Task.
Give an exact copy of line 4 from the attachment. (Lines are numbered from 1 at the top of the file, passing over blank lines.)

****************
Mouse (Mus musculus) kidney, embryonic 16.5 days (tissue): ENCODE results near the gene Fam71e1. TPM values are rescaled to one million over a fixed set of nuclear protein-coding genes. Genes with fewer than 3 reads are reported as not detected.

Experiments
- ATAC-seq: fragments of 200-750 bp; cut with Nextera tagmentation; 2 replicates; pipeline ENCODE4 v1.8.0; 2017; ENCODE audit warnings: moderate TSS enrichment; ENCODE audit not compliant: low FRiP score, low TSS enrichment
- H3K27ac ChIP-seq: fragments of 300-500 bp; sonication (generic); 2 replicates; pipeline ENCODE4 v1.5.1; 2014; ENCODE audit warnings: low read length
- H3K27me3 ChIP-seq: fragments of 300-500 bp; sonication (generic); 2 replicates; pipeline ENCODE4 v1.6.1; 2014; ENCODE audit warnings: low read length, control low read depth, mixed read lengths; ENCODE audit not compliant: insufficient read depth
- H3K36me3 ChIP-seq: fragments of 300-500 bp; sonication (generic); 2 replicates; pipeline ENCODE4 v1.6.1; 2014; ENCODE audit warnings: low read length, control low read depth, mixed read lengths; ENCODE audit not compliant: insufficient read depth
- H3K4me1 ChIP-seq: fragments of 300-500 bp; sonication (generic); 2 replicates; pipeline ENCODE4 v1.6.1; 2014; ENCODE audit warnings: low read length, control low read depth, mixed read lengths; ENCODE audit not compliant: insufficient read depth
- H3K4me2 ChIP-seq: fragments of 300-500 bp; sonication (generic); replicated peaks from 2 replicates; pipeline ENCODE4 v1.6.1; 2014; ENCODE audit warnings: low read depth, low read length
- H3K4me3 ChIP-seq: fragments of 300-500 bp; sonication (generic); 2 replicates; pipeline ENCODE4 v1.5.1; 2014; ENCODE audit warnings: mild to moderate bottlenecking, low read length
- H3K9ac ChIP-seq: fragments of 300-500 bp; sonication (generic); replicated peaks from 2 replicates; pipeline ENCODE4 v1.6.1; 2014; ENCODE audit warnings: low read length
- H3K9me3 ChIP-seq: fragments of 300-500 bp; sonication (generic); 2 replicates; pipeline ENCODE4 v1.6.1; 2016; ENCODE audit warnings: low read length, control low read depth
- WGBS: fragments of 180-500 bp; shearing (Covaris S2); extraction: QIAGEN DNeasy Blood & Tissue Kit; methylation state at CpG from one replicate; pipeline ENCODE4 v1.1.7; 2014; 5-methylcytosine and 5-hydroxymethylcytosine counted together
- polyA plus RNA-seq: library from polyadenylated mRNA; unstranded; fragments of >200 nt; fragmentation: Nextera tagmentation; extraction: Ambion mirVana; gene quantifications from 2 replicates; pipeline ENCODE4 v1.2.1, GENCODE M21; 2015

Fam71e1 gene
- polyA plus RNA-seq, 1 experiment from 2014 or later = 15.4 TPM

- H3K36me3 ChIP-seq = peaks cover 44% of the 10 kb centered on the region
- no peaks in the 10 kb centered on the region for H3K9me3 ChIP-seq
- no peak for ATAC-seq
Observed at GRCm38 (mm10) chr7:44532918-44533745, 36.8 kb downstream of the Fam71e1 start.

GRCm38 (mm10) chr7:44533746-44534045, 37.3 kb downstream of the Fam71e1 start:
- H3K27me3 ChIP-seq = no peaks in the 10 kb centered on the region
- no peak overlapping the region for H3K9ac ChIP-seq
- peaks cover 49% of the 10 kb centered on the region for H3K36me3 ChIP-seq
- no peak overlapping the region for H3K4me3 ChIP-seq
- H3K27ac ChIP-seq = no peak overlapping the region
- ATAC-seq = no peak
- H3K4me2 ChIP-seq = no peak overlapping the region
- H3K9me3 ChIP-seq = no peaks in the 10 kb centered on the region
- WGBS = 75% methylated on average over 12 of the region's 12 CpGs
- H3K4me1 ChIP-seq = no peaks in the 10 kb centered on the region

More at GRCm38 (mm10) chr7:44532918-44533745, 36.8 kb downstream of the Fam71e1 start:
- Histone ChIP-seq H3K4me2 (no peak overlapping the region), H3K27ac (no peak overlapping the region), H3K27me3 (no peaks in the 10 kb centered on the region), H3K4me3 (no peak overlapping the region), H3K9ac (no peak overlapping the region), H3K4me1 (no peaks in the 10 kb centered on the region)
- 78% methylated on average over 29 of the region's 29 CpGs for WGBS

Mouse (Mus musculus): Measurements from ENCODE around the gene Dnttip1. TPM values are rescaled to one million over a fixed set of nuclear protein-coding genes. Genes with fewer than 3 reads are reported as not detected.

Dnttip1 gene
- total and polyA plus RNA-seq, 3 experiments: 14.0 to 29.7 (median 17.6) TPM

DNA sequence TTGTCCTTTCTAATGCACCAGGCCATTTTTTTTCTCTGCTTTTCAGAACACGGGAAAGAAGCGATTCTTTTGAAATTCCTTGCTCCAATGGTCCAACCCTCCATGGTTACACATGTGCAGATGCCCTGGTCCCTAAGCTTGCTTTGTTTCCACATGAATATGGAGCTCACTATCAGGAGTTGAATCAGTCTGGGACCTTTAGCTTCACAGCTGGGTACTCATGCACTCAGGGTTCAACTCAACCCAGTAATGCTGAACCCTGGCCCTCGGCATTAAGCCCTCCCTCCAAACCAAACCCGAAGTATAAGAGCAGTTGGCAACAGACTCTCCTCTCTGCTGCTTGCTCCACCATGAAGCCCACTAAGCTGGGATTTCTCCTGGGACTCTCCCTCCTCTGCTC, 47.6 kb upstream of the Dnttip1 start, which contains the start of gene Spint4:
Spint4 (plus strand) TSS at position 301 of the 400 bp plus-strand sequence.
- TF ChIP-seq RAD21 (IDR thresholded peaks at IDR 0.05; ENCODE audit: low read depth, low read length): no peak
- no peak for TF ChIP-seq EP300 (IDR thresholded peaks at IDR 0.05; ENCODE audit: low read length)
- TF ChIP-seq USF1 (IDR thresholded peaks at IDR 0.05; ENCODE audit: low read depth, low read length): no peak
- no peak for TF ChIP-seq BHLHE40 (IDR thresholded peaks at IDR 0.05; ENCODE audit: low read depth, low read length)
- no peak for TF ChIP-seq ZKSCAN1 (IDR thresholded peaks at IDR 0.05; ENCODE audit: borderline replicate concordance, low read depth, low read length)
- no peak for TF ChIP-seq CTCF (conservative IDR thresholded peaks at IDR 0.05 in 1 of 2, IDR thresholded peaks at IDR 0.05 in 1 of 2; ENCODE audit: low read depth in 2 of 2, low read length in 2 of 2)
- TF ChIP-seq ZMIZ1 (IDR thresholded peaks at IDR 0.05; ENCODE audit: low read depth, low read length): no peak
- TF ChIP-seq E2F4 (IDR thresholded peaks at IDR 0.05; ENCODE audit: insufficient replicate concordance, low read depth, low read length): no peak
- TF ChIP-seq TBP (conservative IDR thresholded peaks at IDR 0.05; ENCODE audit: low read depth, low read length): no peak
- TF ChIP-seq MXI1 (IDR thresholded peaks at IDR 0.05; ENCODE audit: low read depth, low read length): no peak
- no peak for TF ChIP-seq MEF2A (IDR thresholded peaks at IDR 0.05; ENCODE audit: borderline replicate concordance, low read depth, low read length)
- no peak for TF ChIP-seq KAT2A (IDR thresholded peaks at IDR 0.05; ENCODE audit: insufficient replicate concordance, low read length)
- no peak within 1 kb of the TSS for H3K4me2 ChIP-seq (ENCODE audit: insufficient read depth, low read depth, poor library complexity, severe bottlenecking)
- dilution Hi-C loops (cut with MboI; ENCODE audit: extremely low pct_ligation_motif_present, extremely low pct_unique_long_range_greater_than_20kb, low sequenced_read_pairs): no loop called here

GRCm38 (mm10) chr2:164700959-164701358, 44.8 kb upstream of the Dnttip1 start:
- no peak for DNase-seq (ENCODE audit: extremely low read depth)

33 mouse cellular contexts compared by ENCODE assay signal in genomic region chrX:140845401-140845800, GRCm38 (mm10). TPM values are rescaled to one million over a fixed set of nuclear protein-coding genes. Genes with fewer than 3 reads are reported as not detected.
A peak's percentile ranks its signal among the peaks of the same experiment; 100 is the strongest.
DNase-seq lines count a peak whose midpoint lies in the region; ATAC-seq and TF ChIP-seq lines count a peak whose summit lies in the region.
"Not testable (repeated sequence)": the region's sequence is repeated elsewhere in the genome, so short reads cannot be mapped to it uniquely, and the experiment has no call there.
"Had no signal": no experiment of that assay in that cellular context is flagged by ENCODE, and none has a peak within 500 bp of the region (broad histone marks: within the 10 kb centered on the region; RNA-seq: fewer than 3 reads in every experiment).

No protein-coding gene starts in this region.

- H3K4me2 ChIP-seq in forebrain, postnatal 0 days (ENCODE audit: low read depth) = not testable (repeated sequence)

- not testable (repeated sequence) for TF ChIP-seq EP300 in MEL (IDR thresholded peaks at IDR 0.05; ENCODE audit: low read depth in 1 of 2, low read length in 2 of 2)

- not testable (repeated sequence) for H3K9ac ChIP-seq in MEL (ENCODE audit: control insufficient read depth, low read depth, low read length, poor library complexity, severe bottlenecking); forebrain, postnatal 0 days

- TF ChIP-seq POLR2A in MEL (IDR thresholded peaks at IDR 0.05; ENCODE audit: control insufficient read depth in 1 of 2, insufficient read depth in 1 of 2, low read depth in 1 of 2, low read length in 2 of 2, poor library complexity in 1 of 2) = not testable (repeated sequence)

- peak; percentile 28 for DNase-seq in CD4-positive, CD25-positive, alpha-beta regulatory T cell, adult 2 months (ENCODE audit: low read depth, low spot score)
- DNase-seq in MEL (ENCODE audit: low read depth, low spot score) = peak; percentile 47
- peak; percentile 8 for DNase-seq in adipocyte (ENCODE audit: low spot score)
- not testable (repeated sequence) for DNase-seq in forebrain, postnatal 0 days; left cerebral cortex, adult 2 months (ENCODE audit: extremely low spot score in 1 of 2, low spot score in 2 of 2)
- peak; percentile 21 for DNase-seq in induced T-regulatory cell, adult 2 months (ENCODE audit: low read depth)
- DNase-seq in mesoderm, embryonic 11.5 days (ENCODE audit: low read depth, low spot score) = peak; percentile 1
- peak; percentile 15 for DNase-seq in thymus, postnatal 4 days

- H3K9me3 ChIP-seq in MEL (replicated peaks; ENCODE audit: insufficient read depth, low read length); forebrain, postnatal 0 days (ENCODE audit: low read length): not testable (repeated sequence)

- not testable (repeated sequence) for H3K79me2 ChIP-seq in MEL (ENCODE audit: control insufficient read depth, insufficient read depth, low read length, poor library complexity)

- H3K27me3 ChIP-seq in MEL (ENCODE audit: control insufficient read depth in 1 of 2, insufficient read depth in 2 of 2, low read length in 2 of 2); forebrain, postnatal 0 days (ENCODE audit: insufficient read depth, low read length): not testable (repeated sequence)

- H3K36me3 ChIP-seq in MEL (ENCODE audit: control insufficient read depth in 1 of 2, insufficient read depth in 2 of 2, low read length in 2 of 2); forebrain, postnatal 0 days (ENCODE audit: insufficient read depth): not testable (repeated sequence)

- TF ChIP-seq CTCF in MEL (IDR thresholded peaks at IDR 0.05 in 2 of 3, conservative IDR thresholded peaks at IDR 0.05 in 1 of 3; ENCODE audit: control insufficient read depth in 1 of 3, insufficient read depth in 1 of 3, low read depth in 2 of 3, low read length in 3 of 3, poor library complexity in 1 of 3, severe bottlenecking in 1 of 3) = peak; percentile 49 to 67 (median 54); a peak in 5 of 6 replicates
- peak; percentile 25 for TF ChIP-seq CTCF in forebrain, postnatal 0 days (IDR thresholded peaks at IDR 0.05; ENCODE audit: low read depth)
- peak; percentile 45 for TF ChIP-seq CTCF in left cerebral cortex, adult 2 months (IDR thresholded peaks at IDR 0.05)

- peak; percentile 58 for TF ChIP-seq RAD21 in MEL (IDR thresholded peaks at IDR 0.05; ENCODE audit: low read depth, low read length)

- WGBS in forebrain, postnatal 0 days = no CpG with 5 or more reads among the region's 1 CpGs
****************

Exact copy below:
- H3K27ac ChIP-seq: fragments of 300-500 bp; sonication (generic); 2 replicates; pipeline ENCODE4 v1.5.1; 2014; ENCODE audit warnings: low read length